Sea Princess, docked in Victoria B.C.
Dyea, Alaska. Those lumps in the water are salmon jumping.
Tracy Arm Fjord
We had a wonderful vacation aboard the Sea Princess. We traveled round-trip from San Francisco, stopping in Victoria B.C., then Ketchikan, Juneau and Skagway, Alaska. We saw whales, bald eagles, and a grizzly bear. We panned for gold and rode a sled pulled by a team of dogs that included Iditarod veterans. We ate a lot. This was my fourth time cruising to Alaska. I highly recommend Princess Cruises and the Inside Passage in general.
I've never brought crafting supplies with me on a cruise. Taking scrapbook stuff is out of the question- I'd need too many things, I wouldn't have space to work, and I'd risk damaging my supplies. But taking a different sort of small project sounded doable.
For months, I've been wanting to try drawing a mandala. Mandalas are basically abstract designs based on a series of concentric circles. Drawing them is supposed to be relaxing- sort of an organized, calming form of doodling. All you need is paper, a ruler, and a compass. That would be simple to fit in my luggage. And since I wasn't flying, I didn't have to worry that the TSA would consider my compass a lethal weapon. I carried my supplies with me pretty much the entire cruise, so whenever I had a few minutes, I pulled out my stuff.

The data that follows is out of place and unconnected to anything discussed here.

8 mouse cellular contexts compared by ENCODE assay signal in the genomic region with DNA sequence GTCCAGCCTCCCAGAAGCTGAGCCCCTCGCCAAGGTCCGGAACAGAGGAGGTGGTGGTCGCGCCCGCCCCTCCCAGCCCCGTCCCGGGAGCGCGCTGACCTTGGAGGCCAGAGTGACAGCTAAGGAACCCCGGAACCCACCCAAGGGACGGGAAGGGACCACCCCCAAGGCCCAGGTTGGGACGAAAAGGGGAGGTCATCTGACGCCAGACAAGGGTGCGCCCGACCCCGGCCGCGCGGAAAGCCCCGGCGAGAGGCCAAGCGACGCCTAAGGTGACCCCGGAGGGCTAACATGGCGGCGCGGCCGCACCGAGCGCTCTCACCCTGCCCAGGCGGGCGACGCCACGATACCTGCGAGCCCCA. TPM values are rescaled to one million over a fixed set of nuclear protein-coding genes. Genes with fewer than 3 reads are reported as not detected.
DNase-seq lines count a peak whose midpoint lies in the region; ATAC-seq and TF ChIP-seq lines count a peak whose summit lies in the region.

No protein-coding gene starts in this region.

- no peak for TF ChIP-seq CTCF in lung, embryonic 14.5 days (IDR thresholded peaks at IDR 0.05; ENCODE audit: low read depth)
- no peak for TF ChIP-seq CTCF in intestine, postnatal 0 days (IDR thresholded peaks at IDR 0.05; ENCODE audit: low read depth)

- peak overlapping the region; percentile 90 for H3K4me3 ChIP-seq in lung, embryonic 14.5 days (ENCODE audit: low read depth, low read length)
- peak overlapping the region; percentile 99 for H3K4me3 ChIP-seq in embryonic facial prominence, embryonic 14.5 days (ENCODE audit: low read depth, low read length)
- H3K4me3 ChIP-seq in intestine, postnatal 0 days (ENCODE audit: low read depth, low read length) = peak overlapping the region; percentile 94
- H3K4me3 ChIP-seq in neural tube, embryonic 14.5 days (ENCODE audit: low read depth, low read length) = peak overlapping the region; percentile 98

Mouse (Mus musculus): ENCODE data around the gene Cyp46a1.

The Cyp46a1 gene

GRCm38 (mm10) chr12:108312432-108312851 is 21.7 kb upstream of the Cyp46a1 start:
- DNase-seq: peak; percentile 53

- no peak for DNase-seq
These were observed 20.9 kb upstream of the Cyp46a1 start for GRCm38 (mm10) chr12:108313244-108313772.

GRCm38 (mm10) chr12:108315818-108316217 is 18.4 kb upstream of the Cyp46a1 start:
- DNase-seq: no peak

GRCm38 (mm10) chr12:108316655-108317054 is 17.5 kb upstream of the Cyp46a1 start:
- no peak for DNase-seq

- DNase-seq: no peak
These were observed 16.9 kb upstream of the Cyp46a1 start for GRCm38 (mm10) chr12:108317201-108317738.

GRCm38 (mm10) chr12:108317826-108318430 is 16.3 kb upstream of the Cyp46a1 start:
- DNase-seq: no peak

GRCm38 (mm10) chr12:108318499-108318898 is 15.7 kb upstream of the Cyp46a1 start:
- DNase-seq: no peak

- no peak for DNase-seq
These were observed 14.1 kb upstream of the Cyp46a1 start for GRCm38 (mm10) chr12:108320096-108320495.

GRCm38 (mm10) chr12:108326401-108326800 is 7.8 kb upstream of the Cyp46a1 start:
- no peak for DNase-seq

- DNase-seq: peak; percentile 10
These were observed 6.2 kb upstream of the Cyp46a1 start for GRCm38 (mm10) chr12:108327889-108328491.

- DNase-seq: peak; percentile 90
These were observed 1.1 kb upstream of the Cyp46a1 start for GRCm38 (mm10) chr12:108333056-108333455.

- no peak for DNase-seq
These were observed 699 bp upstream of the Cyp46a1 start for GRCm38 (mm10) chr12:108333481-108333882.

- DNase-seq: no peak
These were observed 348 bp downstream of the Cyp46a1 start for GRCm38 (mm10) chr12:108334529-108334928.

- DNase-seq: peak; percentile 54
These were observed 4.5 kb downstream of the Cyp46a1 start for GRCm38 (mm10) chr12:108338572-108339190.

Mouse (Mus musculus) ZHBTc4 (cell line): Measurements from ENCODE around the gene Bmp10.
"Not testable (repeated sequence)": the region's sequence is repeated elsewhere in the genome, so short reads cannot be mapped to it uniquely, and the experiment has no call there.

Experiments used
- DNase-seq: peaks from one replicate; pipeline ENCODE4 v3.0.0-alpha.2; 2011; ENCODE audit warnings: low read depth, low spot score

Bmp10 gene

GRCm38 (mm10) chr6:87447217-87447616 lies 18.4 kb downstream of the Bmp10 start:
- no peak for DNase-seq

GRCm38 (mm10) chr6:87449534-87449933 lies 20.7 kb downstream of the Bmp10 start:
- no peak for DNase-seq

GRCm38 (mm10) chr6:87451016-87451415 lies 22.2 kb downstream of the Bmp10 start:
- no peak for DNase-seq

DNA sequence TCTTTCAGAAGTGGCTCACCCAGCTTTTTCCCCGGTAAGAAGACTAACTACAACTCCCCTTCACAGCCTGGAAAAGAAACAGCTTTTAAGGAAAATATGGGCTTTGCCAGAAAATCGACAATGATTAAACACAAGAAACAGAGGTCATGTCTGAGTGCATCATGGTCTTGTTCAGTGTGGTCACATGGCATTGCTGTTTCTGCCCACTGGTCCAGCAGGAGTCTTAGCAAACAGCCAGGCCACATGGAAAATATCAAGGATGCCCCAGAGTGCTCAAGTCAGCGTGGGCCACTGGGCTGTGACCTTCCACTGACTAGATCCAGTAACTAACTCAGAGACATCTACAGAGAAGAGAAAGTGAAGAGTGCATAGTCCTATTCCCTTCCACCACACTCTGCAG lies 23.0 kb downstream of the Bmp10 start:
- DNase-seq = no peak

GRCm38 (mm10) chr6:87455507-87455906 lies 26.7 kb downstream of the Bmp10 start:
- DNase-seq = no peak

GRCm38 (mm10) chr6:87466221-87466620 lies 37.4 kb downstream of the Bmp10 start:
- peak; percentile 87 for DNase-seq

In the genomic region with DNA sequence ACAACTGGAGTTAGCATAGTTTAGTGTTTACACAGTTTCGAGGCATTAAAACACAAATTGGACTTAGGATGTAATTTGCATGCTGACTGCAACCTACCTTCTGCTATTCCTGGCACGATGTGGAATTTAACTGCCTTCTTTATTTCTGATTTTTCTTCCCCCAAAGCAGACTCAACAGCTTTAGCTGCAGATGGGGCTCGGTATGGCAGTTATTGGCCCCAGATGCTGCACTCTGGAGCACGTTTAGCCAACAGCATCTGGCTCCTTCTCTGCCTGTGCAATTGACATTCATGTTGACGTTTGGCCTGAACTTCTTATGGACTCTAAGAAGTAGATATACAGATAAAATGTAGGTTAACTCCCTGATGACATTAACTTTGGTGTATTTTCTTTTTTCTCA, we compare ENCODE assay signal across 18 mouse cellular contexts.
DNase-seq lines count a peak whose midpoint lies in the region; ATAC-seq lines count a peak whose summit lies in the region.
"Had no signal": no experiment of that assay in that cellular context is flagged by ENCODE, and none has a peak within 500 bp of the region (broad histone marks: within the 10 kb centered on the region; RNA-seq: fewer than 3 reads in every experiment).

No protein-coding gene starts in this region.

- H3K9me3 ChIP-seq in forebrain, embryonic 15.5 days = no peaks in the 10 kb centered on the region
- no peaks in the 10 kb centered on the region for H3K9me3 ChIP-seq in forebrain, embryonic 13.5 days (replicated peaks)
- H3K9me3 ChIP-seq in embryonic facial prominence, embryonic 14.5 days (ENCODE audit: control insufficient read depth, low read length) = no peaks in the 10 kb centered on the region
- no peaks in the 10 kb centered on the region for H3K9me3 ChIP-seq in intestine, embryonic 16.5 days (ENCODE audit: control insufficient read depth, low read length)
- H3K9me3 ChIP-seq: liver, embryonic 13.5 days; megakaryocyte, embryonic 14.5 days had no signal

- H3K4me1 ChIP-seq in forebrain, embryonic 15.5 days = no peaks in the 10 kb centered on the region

The first step to making a mandala is to use the ruler to find the center of the paper. Then use the compass to draw a series of concentric circles. There's no rhyme or reason to this- do as many as you want, as close together as you want.
Starting with the inner circle, fill in with doodles. Use circles, triangles, teardrops, waves, whatever, just as long as everything is repeated and symmetric. Keep going until your design is complete. Here's the first one I finished:
And here it is after I colored it:
I have to admit, drawing the mandala was not as relaxing as I'd hoped. I was trying too hard to create something pretty instead of just doodling mindlessly. Coloring it was very relaxing though.
I ended up making two more mandalas. These were much more relaxing. I think that, just like anything, it takes practice before it is familiar enough to be relaxing.
I asked my husband, parents, sister, brother-in-law, and nephew if they would like to make one and let me show it on the blog. Incredulous looks and semi-polite no-thank-yous. Sigh. Thank goodness for Trevor, who was just as eager as I was to try a new form of art. He'd never used a compass before, so it was especially exciting for him. Here's his mandala:
Have any of you tried mandala? Any other suggestions for staying creative while on vacation?